Healthcare leaders, IT organizations have high hopes for ONC chief Donald Rucker
Healthcare IT leaders and several influential technology organizations are giving new Office of the National Coordinator for Healthcare Information Technology chief Donald Rucker a big thumbs up.
“As a physician informaticist with experience in the commercial developer space, Dr. Rucker brings a complementary expertise and perspective that is suited for this next phase – improving health outcomes and bringing back the joy in the practice of medicine,” said Paul Tang, MD, vice president and chief health transformation officer at IBM Watson Health. Tang has served as vice chair of the Health Information Technology Policy Committee until it was disbanded March 30.
Though the choice of Rucker to lead the ONC has yet to be confirmed by HHS, he is listed in that slot in the HHS employee directory.
Rucker, a former executive at Siemens, served as the chief medical officer for 13 years. He also spent 13 years as clinical assistant professor of emergency medicine at University of Pennsylvania Health System.
Over his career, Rucker has been an emergency room doctor, internal medicine physician, a clinical informatics expert, an inventor, a designer and researcher and innovator. Over the past four years, he was a professor at Ohio State University, where he taught clinical Emergency Medicine and Biomedical Informatics. He was also the 2003 recipient of the HIMSS Nicholas Davies Award for his work at Cincinnati Children’s Hospital.
“Donald Rucker has an extensive background in healthcare and health IT,” CHIME spokesman Matthew Weinstock, said in a statement. “That experience on the provider and vendor side should serve him well at ONC given the agency’s role in meaningful use, especially creating EHR certification rules. As we move into the next critical stages of assessing the Meaningful Use Program, we are pleased to see the administration rounding out its health IT policy team.”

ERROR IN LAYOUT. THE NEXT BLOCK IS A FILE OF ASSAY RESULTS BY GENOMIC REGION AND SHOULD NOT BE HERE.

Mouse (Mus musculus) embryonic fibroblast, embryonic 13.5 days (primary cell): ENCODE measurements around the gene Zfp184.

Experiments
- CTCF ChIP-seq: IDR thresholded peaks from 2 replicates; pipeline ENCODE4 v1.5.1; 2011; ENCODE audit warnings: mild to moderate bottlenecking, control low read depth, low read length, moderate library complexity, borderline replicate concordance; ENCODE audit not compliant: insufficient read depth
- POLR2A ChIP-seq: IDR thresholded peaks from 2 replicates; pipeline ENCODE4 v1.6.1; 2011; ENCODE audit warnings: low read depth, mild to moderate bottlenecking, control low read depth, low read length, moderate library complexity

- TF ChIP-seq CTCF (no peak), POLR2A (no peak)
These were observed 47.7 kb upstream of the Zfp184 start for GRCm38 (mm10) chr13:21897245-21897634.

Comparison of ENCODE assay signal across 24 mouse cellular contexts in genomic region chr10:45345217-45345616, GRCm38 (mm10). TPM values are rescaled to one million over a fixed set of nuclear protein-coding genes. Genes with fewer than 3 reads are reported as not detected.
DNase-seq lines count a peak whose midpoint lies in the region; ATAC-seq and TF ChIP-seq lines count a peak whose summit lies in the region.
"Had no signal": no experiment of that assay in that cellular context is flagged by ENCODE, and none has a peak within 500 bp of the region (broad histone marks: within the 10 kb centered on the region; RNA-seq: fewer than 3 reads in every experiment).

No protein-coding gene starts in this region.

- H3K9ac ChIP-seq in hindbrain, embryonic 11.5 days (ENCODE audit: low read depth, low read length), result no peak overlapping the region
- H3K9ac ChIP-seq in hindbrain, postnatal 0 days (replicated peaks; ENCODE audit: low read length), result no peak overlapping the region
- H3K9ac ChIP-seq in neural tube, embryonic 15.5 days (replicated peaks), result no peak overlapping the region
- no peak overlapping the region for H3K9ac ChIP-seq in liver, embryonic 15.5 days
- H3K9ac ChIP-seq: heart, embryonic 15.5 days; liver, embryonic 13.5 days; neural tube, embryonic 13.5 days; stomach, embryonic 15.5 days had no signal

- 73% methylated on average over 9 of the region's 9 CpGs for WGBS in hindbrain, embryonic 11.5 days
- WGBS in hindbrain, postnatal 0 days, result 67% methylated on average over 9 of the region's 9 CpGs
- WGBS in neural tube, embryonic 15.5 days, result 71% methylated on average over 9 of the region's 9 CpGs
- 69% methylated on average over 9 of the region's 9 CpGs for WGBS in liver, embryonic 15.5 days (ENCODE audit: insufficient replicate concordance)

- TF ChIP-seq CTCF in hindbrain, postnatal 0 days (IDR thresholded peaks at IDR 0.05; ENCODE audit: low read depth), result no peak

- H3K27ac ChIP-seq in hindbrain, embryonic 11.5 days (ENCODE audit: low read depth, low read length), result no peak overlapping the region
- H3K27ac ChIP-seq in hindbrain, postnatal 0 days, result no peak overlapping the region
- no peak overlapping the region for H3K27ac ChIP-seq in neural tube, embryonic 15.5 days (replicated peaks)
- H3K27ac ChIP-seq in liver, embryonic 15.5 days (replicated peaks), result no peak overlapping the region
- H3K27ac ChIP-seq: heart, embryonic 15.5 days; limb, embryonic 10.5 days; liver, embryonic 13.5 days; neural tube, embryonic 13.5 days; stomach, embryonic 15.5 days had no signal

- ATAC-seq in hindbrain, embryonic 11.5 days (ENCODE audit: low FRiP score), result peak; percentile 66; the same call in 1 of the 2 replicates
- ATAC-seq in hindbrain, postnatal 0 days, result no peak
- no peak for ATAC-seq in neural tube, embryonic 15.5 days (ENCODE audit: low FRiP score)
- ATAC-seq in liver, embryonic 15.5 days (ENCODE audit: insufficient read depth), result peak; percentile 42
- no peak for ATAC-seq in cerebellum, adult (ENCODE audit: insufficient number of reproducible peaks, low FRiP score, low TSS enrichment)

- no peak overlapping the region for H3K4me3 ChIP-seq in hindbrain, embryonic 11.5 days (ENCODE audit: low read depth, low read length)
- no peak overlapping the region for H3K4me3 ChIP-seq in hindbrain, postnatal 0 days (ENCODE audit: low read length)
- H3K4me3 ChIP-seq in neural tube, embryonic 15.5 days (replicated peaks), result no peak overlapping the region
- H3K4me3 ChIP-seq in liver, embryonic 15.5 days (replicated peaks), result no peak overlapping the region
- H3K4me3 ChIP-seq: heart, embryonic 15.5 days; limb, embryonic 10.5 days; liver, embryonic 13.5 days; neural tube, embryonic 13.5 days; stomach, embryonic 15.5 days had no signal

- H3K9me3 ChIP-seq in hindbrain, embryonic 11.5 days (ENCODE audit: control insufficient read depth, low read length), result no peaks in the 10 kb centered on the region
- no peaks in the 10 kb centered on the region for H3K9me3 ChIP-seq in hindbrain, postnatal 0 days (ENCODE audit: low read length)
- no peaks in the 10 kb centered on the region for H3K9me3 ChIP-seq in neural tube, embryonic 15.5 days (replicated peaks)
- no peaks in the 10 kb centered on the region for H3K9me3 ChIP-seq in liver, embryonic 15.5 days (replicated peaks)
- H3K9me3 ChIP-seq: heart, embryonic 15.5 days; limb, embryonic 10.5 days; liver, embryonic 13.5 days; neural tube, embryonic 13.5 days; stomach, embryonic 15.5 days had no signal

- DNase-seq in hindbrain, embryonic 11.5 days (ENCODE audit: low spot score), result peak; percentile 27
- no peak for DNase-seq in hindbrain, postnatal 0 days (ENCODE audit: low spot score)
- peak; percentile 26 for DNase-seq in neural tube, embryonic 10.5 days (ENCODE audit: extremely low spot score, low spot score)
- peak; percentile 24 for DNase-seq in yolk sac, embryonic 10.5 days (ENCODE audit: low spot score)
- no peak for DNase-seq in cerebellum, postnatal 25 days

Rucker’s appointment comes after John Fleming, a former U.S. representative, was picked as deputy assistant secretary for health technology.
John Glaser, senior vice president of Population Health at Cerner, who, in the early days of the office, spent several months as an advisor to ONC, said Rucker has his work cut out for him.
“We have challenges to address in areas such as interoperability, usability, EHR safety, coherence of quality measures, and engaging consumers,” he said.
He sees Rucker as having an opportunity “to bring the industry together and outline a focused agenda; an agenda that has the support of HHS, Congress and the industry. This role also has a strong ambassador nature to it; hence outreach is crucial,” he said.
HIMSS also lauded Rucker, but declined to comment on its expectations for him until an official announcement is made.
“HIMSS was happy to host Dr. Rucker at HIMSS17 and the Physicians Symposium. During the many years of interacting with Dr. Rucker, we have found him to be thoughtful, extremely knowledgeable, and well informed on a broad range of health IT issues, including interoperability, standards, and the health IT user experience,” HIMSS said in a statement. “Once his position has been officially confirmed, we will look forward to sharing our thoughts and further comments on Dr. Rucker and the ONC.”
However, David Muntz, principal at healthcare IT consulting firm StarBridge Advisors, and former Principal Deputy Director of the ONC, has high hopes.
“Dr. Rucker brings a powerful combination of experiences as a provider, developer in the vendor community, and most recently as an educator in informatics,” Muntz said. “He should be able to balance practicality, policy, and programs that will advance HIT pragmatically.”
Muntz said he hopes Rucker will broaden ONC’s focus beyond EHRs, to all of HIT and better coordinate the wide array of HIT activities around the agency’s purview.
“I'd like to see him partner with the private sector to promote interoperability, encourage discussions about a national health safety identifier, pause MU3 indefinitely while implementing a 90-day reporting period in 2017, and move forward aggressively on coordinating efforts, related to safety.”
The Personalized Medicine Coalition, which includes more than 220 institutional members from every sector of the health care system, also offered its endorsement of Rucker.
“As the architect of several health IT systems and a former clinician, Dr. Rucker is well-positioned to support health systems across the country as they work to deliver more effective and efficient care by developing IT systems that align with the principles of personalized medicine, Edward Abrahams, president of the coalition. said in statement.
John Halamka, MD, who knows Rucker well, offered a more personal endorsement since Rucker served as emergency physician at Beth Israel Medical Center in Boston, where Halamka is CIO.
“We’ve worked together for 20 years,” Halamka said. “He's a good friend and colleague – very qualified to serve in any healthcare IT role. He’s balanced and thoughtful with a great deal of implementation experience.”